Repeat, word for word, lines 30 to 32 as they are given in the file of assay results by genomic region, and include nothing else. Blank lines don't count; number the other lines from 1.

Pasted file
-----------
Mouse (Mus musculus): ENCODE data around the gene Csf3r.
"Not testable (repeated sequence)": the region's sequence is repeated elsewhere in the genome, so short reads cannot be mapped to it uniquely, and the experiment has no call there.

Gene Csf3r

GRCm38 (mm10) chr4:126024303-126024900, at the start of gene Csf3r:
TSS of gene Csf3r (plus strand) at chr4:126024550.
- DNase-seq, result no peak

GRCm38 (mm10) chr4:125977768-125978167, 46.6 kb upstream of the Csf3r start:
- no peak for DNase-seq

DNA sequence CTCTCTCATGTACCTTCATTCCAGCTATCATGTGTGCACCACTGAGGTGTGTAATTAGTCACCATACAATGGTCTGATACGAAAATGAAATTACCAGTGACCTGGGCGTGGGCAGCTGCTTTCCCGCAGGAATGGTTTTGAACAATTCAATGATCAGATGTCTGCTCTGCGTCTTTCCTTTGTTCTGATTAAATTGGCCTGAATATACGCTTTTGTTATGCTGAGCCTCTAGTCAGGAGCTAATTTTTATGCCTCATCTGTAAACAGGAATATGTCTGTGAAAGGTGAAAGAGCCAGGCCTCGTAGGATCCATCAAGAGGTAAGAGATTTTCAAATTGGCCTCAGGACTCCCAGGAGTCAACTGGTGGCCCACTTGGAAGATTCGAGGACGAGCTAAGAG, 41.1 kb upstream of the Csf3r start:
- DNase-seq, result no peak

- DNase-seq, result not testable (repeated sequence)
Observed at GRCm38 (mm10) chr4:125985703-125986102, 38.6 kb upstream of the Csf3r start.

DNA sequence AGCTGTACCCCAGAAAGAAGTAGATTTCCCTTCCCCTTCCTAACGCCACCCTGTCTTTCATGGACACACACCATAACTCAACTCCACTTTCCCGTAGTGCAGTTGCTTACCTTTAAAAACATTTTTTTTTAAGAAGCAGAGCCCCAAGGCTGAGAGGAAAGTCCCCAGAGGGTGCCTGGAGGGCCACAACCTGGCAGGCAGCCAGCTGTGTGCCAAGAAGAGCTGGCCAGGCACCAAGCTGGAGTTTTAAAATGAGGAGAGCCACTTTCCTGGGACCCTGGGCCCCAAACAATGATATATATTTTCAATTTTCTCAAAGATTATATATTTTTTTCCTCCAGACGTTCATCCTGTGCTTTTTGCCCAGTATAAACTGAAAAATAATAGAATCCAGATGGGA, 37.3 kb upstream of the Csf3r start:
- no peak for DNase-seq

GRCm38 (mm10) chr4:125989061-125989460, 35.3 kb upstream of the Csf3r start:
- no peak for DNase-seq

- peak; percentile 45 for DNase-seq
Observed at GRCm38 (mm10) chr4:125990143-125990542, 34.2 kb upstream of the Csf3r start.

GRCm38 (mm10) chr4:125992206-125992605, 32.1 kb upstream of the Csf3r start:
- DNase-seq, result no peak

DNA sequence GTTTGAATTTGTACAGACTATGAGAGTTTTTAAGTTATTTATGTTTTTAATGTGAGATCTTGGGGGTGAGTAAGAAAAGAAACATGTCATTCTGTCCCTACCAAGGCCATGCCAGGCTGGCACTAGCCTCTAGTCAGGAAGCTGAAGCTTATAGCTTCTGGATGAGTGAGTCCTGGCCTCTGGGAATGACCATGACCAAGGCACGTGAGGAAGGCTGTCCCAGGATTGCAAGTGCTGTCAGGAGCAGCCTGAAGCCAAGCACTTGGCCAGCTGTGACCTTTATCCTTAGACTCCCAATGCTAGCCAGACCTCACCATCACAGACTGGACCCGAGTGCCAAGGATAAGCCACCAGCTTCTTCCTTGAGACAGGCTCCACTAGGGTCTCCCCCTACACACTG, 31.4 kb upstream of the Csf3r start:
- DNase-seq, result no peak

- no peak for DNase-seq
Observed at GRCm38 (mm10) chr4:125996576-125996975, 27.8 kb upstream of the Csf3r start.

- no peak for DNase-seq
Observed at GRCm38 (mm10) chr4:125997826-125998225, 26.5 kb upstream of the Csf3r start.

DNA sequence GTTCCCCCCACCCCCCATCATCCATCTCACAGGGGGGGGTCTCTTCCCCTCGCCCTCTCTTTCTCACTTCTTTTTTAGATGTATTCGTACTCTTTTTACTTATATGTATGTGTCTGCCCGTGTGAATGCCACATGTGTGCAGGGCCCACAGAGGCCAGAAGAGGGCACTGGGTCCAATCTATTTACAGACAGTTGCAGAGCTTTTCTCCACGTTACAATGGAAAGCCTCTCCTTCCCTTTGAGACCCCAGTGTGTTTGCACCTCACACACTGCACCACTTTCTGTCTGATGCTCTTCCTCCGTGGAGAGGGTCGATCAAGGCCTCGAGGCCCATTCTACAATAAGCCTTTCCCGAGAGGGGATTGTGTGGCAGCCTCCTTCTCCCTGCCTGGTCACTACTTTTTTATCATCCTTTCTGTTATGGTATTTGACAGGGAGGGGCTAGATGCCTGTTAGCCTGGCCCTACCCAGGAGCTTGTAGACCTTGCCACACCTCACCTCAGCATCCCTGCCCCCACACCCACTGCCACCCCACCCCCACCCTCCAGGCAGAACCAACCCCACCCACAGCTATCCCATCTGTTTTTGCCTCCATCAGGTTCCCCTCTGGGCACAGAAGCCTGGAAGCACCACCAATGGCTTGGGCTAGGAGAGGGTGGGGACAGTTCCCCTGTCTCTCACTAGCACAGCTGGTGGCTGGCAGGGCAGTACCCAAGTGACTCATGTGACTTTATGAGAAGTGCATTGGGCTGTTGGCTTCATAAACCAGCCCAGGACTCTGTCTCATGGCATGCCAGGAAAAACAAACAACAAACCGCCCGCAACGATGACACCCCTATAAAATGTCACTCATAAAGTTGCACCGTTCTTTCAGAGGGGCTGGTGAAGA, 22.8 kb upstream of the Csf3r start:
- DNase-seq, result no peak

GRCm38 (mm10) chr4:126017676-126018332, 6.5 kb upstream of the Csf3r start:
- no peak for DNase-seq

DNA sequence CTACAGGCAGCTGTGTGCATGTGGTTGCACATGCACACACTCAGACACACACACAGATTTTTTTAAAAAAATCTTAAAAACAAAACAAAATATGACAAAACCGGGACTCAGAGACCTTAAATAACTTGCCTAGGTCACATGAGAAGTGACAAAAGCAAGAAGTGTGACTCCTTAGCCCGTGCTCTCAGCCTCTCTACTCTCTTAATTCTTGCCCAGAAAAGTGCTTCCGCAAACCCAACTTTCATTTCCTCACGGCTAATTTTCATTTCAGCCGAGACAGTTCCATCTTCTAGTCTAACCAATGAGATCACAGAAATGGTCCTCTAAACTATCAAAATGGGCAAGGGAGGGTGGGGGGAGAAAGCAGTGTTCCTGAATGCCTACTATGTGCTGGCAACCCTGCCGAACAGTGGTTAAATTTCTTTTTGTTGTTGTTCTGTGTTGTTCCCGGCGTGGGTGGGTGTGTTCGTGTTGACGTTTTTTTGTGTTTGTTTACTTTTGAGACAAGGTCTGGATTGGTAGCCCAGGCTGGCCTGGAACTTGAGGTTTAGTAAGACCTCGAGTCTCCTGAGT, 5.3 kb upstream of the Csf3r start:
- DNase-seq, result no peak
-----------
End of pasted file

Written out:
- no peak for DNase-seq

DNA sequence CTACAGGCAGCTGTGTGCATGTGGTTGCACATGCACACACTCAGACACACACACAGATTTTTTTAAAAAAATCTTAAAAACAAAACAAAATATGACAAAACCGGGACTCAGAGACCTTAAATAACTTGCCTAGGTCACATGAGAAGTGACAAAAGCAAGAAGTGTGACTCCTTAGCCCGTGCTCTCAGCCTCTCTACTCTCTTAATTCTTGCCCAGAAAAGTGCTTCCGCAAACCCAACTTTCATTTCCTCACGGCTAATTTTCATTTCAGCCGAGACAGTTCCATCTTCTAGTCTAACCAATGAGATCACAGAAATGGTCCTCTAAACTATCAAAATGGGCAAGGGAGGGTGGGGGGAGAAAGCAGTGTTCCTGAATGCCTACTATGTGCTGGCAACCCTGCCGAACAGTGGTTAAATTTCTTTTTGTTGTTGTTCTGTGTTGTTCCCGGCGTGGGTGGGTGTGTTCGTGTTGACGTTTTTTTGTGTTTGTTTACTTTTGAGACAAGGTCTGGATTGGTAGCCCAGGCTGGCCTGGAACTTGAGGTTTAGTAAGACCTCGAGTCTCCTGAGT, 5.3 kb upstream of the Csf3r start:
- DNase-seq, result no peak